25 Jan 6 Tips For Building The Perfect Home Office And Getting Sh*t Done
Working from home takes a special kind of dedication and discipline.
With the fridge and TV just steps away, you can see why a lot of people prefer the strcuture of going into an office and the concept of “fewer distractions” (I would argue that there are fewer distractions in an office setting).
However, with the right kind of attitude and a little knowledge to back you up, you can transform your home office into a dojo of creativity and absolute efficiency. We even found some science to back it up.
See below for our Top 6 Hacks to transform your home office into a kick ass, creative work space.
1. Don’t mix your work space with your personal space.
Create a space that you can walk into and turn work mode ON! And when you are done working, close the door and enjoy your rest and relaxation. Even seeing your office space while trying to relax will put your brain into work mode.
Additionally, the simple act of making your own decisions about how to organize your work space has an empowering effect – control of our environment has been linked to improved professional performance.
In a 2010 study, Craig Knight, Director of the Identity Realization workplace consultancy, along with Alex Haslam performed an experiment involving 47 office workers in London. In it, workers were given the opportunity to arrange a small office with as many or few plants and pictures as they wanted. Those workers were up to 32% more productive than others not given this control. They also identified more with their employer, a sign of increased commitment to the team effort and increased efficiency.
So how can you leave yourself options to rearrange things and move around as you work?
A rolling chair and multiple work surfaces will give you the freedom to switch positions and manage tasks more efficiently. If you’re working at a desk, turning the lamp on and off, opening and closing windows, and reading while sitting on the window seat will add to your mental power.
Another home office hack: furniture that is curved and rounded rather than sharp and straight-edged creates an environment that has been linked with positive emotions, which is in turn beneficial for creativity and productivity.
2. Buy a standing desk and start moving more!
Quite simply, studies have shown that healthy employees tend to be more productive.
In fact, increased movement can lead to improvement in motor function, attention and even cognitive speed, all which have the potential to impact your work performance.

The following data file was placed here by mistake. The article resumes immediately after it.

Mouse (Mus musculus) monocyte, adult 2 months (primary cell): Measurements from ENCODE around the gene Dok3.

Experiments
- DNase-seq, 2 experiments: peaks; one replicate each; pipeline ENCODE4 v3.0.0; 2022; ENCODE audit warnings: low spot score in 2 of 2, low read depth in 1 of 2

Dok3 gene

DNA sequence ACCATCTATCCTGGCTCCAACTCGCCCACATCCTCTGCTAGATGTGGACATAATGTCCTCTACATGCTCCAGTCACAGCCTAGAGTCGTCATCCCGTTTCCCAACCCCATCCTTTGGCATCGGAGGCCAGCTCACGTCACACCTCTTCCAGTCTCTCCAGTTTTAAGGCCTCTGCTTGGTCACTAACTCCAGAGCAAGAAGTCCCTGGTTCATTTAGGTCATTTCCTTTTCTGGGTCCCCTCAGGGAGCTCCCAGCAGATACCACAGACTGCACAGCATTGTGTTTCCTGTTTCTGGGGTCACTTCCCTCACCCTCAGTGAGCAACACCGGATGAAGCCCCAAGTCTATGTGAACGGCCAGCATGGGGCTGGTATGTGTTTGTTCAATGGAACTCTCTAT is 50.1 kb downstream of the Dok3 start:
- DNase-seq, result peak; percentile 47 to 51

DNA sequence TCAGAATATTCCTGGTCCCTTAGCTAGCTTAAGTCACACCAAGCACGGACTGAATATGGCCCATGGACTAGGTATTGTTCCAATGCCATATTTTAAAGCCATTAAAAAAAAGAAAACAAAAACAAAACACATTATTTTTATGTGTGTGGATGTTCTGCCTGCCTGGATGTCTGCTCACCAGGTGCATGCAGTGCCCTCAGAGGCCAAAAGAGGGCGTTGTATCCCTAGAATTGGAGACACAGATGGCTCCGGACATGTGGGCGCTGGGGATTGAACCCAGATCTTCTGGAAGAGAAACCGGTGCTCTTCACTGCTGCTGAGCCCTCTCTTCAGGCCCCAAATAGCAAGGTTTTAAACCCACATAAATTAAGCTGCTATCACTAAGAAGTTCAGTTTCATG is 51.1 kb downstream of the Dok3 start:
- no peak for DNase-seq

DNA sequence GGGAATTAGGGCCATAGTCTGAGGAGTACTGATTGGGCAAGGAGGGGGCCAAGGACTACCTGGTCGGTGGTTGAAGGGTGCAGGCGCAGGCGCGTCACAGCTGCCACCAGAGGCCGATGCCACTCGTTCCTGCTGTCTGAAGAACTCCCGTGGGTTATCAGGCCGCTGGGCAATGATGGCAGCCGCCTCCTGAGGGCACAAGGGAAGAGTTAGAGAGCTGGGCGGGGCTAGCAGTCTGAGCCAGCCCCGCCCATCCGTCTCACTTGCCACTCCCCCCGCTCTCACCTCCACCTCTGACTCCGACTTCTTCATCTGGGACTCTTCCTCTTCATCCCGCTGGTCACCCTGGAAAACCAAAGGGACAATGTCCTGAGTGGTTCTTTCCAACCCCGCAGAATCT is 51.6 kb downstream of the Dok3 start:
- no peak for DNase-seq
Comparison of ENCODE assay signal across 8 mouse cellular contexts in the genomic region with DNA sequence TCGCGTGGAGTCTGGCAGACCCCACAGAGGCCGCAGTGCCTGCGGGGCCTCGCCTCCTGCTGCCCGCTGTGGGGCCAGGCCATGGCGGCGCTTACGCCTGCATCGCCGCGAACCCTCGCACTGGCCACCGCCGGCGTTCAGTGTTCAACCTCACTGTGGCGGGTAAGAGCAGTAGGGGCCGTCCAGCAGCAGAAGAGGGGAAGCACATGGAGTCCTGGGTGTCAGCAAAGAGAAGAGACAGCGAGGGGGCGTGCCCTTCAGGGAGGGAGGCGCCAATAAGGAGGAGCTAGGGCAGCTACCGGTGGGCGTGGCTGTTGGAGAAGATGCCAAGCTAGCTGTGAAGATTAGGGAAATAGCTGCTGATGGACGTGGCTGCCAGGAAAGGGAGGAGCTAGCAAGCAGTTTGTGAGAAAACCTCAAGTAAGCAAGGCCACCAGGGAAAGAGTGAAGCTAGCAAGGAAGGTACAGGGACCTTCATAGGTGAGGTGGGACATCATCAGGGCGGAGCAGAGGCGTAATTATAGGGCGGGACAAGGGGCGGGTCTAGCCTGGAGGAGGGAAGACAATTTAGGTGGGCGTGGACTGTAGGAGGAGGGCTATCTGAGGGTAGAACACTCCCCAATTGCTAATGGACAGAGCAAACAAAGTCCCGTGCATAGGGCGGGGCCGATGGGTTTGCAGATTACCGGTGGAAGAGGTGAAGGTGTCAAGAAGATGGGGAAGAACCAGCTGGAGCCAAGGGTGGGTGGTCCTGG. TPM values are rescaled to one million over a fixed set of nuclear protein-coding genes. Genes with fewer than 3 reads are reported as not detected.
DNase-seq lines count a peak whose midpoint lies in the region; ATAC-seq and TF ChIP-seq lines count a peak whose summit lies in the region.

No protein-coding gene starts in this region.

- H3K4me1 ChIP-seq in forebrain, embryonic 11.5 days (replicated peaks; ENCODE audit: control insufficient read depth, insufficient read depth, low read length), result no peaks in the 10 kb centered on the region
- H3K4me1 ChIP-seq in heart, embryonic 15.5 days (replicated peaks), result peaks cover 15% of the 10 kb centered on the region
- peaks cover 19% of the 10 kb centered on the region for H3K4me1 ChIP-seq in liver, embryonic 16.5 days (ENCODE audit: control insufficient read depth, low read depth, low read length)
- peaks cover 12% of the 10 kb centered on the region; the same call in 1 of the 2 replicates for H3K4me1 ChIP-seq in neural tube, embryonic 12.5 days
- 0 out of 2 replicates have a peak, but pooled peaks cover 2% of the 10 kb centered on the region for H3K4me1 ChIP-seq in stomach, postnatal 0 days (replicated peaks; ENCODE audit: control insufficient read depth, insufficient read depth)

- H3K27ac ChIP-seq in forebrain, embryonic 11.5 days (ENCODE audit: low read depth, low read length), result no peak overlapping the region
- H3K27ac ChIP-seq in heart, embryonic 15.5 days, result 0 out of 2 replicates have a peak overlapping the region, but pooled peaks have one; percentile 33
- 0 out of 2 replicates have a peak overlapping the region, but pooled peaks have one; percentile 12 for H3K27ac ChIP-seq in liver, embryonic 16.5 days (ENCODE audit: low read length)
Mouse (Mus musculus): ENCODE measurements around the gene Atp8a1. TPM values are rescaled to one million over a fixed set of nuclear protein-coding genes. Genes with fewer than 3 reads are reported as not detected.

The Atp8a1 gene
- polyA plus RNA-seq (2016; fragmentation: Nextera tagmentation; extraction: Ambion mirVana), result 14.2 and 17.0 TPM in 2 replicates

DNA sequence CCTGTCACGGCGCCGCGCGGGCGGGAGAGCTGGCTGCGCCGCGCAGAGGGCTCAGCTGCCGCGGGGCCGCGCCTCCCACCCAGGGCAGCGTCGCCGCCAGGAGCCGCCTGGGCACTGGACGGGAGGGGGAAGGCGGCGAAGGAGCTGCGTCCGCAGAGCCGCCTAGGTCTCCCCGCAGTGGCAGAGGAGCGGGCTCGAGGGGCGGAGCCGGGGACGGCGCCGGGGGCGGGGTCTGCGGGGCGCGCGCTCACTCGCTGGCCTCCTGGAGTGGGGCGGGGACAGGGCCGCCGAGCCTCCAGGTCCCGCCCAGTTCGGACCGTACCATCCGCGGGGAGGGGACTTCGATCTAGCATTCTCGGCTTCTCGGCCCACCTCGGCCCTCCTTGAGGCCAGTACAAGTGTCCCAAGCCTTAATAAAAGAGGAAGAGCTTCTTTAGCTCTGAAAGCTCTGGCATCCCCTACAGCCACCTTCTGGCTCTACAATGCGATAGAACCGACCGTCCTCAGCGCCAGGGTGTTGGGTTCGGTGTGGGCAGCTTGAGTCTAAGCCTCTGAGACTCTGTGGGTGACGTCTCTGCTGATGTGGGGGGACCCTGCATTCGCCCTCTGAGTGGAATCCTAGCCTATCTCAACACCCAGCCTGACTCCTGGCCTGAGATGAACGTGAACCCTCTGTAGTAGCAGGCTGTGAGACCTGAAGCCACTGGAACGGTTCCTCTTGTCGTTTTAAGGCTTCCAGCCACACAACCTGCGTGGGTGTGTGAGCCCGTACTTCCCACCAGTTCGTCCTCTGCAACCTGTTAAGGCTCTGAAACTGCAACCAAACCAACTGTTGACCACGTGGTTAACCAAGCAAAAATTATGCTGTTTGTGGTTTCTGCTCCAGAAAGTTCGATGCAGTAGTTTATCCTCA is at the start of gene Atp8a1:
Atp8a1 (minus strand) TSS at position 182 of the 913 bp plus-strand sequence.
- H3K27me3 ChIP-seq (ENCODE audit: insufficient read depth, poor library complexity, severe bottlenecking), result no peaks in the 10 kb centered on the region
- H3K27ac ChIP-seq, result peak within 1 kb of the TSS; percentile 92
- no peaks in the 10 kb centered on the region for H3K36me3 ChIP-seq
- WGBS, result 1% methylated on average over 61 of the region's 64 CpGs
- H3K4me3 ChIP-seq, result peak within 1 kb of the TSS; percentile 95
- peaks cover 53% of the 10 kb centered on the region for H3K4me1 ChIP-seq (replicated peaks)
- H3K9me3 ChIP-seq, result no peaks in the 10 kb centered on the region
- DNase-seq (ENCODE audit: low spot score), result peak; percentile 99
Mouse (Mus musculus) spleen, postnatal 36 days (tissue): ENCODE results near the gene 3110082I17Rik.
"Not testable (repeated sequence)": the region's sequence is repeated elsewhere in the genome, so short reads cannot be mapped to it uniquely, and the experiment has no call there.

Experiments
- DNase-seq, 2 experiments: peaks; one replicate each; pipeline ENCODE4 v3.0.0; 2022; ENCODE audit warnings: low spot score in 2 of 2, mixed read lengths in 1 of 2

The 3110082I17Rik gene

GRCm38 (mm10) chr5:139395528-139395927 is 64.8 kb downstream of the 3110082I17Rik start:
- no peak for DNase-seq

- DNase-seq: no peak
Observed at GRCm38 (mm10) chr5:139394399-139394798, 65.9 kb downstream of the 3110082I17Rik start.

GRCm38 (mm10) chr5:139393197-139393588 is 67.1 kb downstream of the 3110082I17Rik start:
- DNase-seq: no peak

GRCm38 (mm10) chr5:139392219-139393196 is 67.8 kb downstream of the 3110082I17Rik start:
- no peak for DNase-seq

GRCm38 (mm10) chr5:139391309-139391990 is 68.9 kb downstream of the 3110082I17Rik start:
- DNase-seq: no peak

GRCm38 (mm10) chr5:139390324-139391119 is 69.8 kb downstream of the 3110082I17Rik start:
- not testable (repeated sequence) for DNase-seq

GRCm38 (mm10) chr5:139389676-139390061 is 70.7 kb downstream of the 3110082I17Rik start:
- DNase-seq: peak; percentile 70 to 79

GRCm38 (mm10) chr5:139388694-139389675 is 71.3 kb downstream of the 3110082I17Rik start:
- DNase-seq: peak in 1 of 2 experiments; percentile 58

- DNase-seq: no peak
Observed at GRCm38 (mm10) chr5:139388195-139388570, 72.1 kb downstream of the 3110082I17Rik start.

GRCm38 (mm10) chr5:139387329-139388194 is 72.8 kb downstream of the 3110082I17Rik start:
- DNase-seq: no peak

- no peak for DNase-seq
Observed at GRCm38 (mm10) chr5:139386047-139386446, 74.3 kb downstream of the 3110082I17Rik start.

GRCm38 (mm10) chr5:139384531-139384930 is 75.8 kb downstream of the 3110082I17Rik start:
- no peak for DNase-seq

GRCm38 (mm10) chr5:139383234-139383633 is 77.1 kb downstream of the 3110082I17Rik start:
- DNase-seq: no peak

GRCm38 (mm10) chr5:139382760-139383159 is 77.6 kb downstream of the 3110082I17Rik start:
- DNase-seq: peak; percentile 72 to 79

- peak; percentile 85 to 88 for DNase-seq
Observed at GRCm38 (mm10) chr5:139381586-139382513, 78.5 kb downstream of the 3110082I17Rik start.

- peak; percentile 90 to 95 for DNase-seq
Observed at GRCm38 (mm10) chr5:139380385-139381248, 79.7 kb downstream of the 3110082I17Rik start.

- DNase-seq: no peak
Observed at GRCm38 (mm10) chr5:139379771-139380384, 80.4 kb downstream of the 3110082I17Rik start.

Movement at work can also help individuals work better in a group setting.
Imagine a setting where employees are encouraged to be out of their seats and moving around. They are more likely to run into coworkers that can lead to creative conversations and cross-functional solutions.
Standing meetings can also improve group dynamics, leading to higher levels of engagement in routine check-ins. Take it one step further, and schedule your next pow-wow for a walking meeting around the block – nature can be a huge inspirational kick in the pants (as you’ll find in Tip #3).
Looking for a solid standing desk, but don’t have the space at home? I personally have the VERIDESK (see photo above) – a perfect solution to transform your desk into a sitting or standing work station.
Check them out and purchase one for yourself on Amazon below:
3. Fill your space with inspiring art and color.
“The Earth without art is just ‘Eh'”
Art inspires. Art makes us think. Art combines disparate ideas and smashes them together for juxtapositional chaos and levity.
The same experiment we pointed to in Tip #1 (Knight & Haslam) found that people working in enriched spaces (decorated with art or plants) were 17% more productive than those in lean spaces.
In a survey of more than 800 employees working for 32 companies throughout the U.S. that have workplace art collections, it found that art in the workplace helps businesses address key challenges such as reducing stress (78% agree), increasing creativity (64% agreed) and encouraging expression of opinions (77% agreed). (Forbes)
Even if you don’t have much art to hang around the home office, color can have a HUGE affect on your daily creativity and mental clarity.